Thanjavur district is a district of Tamil Nadu state with its administrative headquarters located at Thanjavur city. The district got its name from its headquarters city, Thanjavur. There is an interesting mythological story associated with the name of the place. Tanjan, a legendary demon in Hindu mythology was killed in this place by Lord Vishnu in the guise of Neelamegha Perumal. It is believed that the term Thanjavur is derived from the name of the demon. During the rule of King Vijayala Chola from Chola dynasty, the place was at its peak since he made it the head quarters of Chola dynasty. Later the downfall of the Chola dynasty was started and after sometime the city was ruled by various dynasties like Pandyas, Nayaks, Marathas and the British during different periods of time. Finally, the region was absorbed into the British India in the year 1855 with the help of the Doctrine of Lapse as Shivaji II (1832-55), the last Thanjavur Maratha ruler, died without a legitimate male heir. The British referred to the city as Tanjore in their documents and records. Five years after its annexation, the British replaced Negapatam (present day’s Nagapattinam) with Thanjavur as the seat of the district administration. Under the British rule, Thanjavur emerged as a significant regional centre. Thanjavur as a separate district came into existence in the year 1799.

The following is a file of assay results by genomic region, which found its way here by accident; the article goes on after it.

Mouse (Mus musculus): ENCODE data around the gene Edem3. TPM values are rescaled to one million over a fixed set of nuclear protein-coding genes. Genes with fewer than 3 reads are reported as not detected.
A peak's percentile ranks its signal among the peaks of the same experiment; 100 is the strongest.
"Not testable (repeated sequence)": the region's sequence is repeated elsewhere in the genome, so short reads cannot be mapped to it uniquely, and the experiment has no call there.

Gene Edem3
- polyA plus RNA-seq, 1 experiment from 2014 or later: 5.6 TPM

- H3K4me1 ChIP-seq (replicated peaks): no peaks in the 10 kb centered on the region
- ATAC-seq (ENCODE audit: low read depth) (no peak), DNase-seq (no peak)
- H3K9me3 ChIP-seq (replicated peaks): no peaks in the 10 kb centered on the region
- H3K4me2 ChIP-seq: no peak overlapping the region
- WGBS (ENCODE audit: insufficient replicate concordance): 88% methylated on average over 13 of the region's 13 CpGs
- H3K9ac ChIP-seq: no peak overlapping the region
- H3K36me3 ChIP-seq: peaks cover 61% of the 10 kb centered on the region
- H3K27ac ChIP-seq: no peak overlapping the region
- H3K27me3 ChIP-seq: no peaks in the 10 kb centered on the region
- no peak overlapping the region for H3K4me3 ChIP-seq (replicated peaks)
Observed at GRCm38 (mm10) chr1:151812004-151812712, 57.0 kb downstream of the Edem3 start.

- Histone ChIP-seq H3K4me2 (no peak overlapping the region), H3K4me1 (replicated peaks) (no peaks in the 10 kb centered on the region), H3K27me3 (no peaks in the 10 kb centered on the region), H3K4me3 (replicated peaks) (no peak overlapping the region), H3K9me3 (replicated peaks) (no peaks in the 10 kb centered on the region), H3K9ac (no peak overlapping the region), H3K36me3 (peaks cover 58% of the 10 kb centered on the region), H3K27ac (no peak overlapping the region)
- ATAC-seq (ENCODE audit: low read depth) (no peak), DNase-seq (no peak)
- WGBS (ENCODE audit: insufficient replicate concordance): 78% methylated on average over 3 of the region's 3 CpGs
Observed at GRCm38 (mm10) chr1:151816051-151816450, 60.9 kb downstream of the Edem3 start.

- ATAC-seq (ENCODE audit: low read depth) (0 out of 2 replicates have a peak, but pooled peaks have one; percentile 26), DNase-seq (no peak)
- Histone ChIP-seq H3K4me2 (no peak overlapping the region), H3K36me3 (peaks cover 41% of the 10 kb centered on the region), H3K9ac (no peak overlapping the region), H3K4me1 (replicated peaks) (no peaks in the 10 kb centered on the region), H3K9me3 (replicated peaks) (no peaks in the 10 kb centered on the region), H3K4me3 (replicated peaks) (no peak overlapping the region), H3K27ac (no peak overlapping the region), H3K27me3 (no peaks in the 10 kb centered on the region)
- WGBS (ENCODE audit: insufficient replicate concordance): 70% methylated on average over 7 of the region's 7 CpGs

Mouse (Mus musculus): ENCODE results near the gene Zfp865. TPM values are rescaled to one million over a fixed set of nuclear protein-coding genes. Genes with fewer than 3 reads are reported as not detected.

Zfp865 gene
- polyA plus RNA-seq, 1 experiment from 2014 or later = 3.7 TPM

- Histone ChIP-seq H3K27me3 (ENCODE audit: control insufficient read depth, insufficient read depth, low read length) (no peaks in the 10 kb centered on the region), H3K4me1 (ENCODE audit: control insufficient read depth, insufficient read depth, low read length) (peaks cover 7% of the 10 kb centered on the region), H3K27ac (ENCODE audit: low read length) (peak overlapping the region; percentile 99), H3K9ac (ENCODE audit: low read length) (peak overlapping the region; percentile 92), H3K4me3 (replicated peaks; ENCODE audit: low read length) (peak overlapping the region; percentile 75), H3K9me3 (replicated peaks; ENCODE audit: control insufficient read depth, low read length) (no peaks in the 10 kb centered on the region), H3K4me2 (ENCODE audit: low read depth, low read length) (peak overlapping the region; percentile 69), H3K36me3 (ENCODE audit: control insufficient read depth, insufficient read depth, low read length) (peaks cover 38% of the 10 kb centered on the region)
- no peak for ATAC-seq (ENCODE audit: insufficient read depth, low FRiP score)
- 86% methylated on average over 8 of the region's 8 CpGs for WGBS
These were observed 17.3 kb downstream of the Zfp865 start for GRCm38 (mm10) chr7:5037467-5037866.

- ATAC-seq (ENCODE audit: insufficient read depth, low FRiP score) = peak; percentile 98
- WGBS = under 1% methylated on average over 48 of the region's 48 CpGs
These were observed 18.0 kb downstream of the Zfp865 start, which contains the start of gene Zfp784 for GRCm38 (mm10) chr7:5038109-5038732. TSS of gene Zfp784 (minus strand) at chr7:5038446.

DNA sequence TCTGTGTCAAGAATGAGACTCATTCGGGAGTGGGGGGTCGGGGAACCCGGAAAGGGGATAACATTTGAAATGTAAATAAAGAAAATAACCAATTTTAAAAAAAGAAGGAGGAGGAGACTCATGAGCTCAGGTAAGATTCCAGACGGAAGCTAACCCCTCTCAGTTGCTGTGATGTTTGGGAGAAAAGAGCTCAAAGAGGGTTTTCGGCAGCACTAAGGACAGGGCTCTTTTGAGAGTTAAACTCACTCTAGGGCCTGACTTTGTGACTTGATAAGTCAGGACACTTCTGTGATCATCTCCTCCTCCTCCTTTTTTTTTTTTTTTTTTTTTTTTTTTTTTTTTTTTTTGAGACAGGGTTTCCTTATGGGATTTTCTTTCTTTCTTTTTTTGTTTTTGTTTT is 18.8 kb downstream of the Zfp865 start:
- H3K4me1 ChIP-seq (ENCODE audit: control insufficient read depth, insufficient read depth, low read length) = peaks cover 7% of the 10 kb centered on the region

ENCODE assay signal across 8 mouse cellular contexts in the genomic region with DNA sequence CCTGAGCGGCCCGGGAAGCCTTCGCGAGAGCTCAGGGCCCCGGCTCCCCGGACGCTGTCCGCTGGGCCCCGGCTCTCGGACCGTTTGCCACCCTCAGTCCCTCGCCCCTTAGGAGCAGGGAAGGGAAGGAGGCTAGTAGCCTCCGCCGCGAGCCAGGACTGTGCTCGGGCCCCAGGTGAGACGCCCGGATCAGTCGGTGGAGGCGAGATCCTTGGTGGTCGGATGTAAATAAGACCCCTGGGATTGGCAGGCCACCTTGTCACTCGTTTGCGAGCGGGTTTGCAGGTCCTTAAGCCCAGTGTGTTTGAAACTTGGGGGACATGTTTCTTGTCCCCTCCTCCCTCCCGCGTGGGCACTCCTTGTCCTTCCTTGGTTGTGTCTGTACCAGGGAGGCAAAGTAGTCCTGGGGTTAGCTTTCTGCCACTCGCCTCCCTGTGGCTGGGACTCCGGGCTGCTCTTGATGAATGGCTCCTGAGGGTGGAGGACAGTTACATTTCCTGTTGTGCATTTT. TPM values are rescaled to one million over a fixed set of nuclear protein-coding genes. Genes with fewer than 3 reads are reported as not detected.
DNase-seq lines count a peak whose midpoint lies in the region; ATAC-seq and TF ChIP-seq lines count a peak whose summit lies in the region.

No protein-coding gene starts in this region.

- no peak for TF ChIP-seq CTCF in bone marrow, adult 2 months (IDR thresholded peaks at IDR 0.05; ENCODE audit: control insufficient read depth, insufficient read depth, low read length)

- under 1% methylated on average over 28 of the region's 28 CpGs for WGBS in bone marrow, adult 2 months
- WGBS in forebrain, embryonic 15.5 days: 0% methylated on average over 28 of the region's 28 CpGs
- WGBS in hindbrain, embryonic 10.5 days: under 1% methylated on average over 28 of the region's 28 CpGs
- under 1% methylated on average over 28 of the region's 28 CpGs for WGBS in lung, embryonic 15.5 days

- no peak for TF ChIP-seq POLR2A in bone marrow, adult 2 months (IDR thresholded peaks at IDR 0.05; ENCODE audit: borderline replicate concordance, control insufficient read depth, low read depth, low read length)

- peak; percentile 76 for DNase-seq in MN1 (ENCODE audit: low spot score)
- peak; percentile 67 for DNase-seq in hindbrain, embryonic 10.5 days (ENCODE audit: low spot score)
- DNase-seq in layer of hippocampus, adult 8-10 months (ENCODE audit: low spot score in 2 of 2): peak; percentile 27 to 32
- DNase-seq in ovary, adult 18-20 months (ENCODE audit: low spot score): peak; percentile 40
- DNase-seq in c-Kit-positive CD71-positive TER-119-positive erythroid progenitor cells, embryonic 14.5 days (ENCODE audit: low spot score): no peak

Geographically, the district lies at 10078'N latitude, 79014'E longitude and 2 m altitude. In the year 2019, there was a total 10.15% forest area of total geographical area. The district encompasses a geographical area of 3,411 sq. km. and bounded by Kollidam River, Tiruchirappalli district and Perambalur district on the North, Nagapattinam district on the North East, Palk Strait of Bay of Bengal on the South and Pudukkottai district on the West. The climate of the district remains neither too hot in the summer and nor too cold in the winter. Most of its rainfall occurs in the monsoon season. The actual rainfall in the district was 1064.1 mm in the year of 2018-19.